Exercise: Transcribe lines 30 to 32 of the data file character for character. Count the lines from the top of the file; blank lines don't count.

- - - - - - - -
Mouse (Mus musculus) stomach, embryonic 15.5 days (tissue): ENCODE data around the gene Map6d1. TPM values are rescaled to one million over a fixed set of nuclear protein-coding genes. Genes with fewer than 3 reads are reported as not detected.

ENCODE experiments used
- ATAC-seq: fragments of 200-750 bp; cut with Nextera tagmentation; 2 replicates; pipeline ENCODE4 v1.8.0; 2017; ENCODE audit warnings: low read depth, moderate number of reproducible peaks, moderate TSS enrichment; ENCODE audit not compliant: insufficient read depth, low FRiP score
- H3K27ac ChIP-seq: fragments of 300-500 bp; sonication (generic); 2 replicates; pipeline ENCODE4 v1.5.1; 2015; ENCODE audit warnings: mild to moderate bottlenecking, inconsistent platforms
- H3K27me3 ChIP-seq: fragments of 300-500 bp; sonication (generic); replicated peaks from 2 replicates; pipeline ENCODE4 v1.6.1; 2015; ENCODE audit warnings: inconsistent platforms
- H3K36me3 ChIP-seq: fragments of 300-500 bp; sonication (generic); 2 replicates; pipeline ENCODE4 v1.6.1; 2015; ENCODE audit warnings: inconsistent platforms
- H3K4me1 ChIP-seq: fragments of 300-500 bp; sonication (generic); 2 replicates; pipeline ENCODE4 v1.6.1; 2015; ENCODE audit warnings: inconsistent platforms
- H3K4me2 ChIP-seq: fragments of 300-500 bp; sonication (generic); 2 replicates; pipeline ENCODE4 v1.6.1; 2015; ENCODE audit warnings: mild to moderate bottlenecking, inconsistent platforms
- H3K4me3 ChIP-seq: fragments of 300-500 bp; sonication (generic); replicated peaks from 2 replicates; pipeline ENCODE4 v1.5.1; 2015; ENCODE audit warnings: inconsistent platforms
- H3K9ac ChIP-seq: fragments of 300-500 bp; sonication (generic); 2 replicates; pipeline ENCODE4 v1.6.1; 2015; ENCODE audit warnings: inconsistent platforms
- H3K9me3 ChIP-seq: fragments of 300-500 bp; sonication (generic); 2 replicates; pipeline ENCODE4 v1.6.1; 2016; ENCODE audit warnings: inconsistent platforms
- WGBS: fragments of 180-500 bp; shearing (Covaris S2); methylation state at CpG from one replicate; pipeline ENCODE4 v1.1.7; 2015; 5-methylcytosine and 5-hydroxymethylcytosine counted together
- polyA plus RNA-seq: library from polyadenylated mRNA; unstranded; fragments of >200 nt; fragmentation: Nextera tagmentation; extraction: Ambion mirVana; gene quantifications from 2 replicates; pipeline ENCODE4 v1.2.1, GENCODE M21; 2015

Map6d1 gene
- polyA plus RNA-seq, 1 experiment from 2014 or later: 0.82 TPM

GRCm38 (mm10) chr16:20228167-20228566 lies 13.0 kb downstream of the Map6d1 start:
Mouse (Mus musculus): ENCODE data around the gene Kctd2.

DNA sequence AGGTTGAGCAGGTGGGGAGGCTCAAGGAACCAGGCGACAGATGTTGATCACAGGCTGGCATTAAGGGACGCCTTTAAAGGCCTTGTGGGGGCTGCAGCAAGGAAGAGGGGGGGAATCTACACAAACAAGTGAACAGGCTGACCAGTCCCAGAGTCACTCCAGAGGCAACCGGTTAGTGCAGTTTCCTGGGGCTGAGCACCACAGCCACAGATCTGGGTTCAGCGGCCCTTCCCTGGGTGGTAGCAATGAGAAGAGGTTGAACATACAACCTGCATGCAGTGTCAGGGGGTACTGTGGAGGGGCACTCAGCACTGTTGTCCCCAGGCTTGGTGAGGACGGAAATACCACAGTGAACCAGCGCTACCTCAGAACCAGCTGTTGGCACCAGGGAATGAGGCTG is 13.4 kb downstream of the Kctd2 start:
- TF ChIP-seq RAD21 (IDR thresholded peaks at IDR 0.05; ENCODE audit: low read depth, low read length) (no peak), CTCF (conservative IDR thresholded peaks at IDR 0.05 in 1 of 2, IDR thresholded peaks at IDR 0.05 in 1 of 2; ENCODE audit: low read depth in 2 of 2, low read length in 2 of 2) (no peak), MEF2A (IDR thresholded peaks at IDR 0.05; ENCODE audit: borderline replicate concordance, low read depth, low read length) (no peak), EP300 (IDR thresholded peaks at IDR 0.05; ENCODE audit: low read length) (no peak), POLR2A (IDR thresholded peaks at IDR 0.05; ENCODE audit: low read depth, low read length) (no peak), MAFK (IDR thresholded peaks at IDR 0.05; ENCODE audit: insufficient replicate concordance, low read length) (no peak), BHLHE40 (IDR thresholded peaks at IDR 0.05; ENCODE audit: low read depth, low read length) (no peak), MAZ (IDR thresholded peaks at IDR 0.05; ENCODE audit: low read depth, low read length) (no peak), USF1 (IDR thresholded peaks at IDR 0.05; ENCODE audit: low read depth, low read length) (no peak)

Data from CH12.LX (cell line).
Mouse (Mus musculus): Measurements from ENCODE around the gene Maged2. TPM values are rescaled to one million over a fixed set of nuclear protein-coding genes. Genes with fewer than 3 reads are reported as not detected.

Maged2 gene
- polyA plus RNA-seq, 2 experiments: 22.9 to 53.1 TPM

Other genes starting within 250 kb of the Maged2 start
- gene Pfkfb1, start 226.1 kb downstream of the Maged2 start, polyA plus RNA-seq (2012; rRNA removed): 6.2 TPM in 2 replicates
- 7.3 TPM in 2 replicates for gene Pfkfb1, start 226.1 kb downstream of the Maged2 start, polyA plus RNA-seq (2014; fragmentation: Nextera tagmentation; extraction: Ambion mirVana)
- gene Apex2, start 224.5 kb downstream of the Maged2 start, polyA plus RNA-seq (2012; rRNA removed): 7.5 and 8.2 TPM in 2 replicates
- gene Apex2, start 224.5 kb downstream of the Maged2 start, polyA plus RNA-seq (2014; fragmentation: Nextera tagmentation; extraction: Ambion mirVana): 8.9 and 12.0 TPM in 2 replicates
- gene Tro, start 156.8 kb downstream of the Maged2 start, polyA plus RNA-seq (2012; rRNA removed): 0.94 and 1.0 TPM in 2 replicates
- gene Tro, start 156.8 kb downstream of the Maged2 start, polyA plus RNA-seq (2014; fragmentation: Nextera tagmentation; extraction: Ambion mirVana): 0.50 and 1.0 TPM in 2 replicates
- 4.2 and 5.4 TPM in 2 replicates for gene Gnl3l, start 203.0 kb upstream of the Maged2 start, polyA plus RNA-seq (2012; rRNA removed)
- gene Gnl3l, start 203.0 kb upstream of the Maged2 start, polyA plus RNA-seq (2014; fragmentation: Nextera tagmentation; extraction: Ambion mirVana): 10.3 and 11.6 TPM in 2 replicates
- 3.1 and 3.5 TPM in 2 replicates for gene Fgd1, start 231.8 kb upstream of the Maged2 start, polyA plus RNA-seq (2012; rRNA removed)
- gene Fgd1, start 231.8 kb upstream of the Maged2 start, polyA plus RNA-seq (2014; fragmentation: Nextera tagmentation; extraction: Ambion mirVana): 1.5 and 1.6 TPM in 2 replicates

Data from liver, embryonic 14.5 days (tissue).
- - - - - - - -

- gene Tro, start 156.8 kb downstream of the Maged2 start, polyA plus RNA-seq (2014; fragmentation: Nextera tagmentation; extraction: Ambion mirVana): 0.50 and 1.0 TPM in 2 replicates
- 4.2 and 5.4 TPM in 2 replicates for gene Gnl3l, start 203.0 kb upstream of the Maged2 start, polyA plus RNA-seq (2012; rRNA removed)
- gene Gnl3l, start 203.0 kb upstream of the Maged2 start, polyA plus RNA-seq (2014; fragmentation: Nextera tagmentation; extraction: Ambion mirVana): 10.3 and 11.6 TPM in 2 replicates